Marcell Ozuna is one of the many surprising storylines of the Braves 2023 campaign. Once thought to be on his way out the door due to poor performance and off the field concerns, he’s turned things around considerably, looking like the guy the Braves handed $65 million after nearly winning the triple crown back in 2020.
The Braves could have released Ozuna at any point over the last couple of years and nobody would have batted an eye. His troubles began when he was arrested for domestic violence in May of 2021. He was put on administrative leave for the remainder of the season and didn’t return until Opening Day of 2022.
However, last season did not treat Ozuna much better. While he was available, he put together the worst year of his career, hitting just .226 with a career low .687 OPS. Not exactly what you’re hoping for out of your designated hitter that provides nothing defensively, and to make matters worse, he was arrested again for driving under the influence. At that point, everyone thought his tenure in Atlanta had run its course, but the Braves continued to stick by his side, allowing him to finish the season and head into 2023 with a clean slate.
When this season began, it’s safe to say the fan base was fed up with Marcell Ozuna. Every time he stepped into the batter’s box at Truist Park, he was met with a chorus of boos, and his April performance only caused them to get louder. Ozuna recorded just five hits in the first month of the season, good for a .085 batting average. It certainly felt like he could get released any day, but according to David O’Brien of The Athletic, that was not the case.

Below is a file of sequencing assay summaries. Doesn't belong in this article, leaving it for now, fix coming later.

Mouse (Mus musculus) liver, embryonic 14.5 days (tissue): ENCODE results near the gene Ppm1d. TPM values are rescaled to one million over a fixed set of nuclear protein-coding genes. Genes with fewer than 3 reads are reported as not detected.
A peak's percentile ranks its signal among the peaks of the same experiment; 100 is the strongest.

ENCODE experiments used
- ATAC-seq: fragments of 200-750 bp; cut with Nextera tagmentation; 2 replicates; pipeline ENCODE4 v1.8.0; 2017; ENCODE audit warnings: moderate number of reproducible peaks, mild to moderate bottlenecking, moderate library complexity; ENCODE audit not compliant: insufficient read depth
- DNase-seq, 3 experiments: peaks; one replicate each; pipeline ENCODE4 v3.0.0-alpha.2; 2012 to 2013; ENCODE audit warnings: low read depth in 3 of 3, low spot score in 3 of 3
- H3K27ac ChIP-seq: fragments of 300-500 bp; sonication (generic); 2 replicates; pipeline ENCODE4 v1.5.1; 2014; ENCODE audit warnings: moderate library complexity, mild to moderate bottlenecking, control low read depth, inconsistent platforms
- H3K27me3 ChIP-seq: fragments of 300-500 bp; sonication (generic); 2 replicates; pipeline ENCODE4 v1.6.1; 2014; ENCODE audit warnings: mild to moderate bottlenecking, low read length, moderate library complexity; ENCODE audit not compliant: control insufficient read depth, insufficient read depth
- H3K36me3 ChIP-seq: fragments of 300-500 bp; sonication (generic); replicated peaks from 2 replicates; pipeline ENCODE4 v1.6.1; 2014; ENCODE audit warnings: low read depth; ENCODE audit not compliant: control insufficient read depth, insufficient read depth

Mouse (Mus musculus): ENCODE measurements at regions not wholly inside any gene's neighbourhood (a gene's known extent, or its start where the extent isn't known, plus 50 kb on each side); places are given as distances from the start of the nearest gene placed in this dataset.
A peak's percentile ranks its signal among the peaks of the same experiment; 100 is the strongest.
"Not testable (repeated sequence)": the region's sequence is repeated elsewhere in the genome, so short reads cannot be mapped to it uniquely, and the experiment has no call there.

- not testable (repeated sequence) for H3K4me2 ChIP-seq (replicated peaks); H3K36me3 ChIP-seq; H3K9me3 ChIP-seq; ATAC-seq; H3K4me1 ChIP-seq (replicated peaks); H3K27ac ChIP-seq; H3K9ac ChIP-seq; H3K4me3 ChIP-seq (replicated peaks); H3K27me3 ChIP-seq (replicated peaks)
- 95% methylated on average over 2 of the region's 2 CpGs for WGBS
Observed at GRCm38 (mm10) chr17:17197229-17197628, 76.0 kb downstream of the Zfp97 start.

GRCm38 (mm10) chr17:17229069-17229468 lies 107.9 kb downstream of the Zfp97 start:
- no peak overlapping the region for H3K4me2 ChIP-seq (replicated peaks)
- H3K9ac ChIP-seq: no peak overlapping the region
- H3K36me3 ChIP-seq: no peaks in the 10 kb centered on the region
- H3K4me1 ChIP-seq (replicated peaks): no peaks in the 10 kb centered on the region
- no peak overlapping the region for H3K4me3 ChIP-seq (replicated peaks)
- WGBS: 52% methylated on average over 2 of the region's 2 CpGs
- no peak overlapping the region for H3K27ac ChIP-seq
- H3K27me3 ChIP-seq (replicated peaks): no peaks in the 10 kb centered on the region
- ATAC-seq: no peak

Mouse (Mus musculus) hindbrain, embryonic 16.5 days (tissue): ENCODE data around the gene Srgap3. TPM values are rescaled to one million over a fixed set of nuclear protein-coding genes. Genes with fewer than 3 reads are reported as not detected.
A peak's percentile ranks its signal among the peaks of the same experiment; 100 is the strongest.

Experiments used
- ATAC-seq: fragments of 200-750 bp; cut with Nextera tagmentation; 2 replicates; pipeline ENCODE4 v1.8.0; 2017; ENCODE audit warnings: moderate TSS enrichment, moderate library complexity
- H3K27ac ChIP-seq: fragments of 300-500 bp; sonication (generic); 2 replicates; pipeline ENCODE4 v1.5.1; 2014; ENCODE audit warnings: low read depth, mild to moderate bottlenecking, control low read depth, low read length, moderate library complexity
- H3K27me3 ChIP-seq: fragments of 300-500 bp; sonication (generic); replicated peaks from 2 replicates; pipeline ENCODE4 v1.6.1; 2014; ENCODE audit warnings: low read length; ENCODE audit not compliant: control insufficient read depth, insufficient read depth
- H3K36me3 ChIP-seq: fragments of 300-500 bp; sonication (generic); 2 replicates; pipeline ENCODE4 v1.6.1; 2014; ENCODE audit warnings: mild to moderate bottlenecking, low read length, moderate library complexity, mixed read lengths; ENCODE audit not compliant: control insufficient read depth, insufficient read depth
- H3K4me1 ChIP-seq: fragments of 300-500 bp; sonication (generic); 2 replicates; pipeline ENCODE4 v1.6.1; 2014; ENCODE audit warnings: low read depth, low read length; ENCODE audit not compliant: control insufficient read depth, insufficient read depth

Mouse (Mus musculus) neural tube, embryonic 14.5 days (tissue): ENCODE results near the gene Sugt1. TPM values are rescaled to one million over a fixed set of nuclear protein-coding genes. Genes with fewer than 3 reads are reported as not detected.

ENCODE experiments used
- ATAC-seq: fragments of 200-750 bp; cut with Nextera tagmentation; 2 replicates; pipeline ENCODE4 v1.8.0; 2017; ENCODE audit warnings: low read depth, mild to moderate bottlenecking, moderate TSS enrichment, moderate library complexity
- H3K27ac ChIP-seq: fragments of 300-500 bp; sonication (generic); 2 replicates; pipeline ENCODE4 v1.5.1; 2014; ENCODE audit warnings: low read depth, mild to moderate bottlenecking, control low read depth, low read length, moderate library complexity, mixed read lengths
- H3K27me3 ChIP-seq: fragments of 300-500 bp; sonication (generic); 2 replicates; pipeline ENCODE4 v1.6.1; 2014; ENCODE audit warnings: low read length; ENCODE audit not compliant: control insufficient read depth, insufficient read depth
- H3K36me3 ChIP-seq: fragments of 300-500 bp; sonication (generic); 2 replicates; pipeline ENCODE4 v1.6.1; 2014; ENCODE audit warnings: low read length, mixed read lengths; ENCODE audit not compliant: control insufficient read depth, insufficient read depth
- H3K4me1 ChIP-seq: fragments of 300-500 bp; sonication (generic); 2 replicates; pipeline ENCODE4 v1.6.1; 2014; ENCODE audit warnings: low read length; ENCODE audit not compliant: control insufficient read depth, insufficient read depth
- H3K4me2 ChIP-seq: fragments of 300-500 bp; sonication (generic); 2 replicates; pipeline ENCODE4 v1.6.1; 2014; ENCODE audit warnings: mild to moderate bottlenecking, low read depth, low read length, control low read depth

They weren’t close to cutting him. We all speculated they were, that they had to be, but I’ve since been told they absolutely were not discussing it when we all assumed they were. They felt no urgency and looked at his hard-hit rates second half of ‘22 and his spring training ‘23 https://t.co/oxORKtrCxX
— David O'Brien (@DOBrienATL) September 23, 2023
The decision to hang onto Marcell Ozuna has worked out brilliantly for the Braves. Since May, he’s hitting .292 with 34 homers, good for a .937 OPS as he’s become a staple in the middle of Atlanta’s historically powerful lineup.
I have a difficult time believing the Braves were never at any point considering moving on from Marcell Ozuna. He was a mess on the field and even more problematic off of it. However, it has become evident that he’s one of the more beloved players in the clubhouse. His positivity and work ethic never wavered despite the outside noise, and that allowed Alex Anthopoulos and company to hang onto him much longer than most other teams would have.
Photographer: David J. Griffin/Icon Sportswire